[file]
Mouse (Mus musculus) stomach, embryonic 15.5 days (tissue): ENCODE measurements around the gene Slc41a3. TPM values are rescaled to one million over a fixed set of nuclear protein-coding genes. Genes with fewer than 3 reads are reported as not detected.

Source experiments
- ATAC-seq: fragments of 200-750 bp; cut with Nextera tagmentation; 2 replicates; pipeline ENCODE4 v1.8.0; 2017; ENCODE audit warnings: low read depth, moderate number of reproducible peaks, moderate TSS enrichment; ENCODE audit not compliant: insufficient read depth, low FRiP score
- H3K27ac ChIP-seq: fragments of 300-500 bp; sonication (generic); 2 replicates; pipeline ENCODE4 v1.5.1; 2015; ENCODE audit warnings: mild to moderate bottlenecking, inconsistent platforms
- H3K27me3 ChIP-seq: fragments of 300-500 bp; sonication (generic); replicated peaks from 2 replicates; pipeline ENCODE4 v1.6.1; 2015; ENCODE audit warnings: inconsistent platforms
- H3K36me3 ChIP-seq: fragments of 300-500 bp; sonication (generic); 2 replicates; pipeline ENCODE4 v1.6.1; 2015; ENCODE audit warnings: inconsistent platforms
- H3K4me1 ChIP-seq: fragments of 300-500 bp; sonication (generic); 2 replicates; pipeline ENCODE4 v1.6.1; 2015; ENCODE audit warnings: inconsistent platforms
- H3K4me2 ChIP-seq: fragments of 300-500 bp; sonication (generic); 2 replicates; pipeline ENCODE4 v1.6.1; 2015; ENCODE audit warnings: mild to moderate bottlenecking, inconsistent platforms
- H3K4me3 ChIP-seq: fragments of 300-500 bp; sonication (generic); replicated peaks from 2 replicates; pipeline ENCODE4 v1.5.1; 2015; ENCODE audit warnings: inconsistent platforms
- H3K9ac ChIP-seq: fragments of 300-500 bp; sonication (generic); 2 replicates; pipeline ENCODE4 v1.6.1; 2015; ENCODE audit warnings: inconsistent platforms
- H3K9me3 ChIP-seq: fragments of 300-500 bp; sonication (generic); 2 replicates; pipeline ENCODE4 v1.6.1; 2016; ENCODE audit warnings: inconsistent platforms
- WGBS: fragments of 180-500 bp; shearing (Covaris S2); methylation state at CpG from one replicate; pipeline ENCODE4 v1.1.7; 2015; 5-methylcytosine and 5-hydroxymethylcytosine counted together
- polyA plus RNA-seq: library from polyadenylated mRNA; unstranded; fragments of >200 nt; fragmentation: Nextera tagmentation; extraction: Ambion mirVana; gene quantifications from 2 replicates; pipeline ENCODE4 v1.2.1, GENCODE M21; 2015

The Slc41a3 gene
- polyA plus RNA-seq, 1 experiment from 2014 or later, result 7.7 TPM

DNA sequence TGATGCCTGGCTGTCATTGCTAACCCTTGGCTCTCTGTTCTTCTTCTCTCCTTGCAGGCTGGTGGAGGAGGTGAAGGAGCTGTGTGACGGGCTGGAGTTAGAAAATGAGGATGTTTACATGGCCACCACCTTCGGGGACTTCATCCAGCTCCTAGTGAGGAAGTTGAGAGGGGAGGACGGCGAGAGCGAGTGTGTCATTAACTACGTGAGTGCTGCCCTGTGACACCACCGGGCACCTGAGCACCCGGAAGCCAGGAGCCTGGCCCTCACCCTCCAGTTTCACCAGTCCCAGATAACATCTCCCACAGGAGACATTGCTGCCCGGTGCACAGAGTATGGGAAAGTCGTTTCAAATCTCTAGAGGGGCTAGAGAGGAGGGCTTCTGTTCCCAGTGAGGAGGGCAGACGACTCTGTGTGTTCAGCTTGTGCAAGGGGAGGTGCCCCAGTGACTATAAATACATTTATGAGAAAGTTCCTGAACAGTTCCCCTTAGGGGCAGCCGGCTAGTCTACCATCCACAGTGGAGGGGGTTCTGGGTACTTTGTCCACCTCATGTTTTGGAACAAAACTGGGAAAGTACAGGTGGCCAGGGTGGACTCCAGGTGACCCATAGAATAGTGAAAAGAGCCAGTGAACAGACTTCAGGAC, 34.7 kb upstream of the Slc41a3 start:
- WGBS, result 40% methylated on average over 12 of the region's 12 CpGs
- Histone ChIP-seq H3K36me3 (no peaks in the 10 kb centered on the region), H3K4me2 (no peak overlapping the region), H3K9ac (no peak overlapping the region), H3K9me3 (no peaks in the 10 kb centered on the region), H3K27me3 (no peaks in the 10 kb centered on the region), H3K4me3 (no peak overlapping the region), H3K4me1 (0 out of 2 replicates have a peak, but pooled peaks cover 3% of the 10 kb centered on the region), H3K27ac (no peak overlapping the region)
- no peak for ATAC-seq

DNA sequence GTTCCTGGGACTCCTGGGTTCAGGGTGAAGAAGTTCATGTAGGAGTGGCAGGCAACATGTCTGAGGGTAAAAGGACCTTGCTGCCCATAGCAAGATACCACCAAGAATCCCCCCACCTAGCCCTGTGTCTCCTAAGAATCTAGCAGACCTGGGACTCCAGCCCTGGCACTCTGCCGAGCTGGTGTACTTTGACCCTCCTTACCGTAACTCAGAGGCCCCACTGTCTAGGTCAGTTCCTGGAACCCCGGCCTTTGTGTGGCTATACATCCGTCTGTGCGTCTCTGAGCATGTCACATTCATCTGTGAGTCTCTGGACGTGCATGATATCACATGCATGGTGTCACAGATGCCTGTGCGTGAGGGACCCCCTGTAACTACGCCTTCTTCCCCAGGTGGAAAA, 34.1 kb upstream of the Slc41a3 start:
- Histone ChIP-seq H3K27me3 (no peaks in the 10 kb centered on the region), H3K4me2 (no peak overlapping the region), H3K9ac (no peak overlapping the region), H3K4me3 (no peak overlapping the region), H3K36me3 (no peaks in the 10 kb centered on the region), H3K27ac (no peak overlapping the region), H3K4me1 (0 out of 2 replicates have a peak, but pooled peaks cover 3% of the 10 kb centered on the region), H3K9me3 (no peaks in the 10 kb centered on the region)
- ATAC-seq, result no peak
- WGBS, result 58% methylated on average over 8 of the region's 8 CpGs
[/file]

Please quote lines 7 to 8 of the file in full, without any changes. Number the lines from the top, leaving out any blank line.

- H3K4me1 ChIP-seq: fragments of 300-500 bp; sonication (generic); 2 replicates; pipeline ENCODE4 v1.6.1; 2015; ENCODE audit warnings: inconsistent platforms
- H3K4me2 ChIP-seq: fragments of 300-500 bp; sonication (generic); 2 replicates; pipeline ENCODE4 v1.6.1; 2015; ENCODE audit warnings: mild to moderate bottlenecking, inconsistent platforms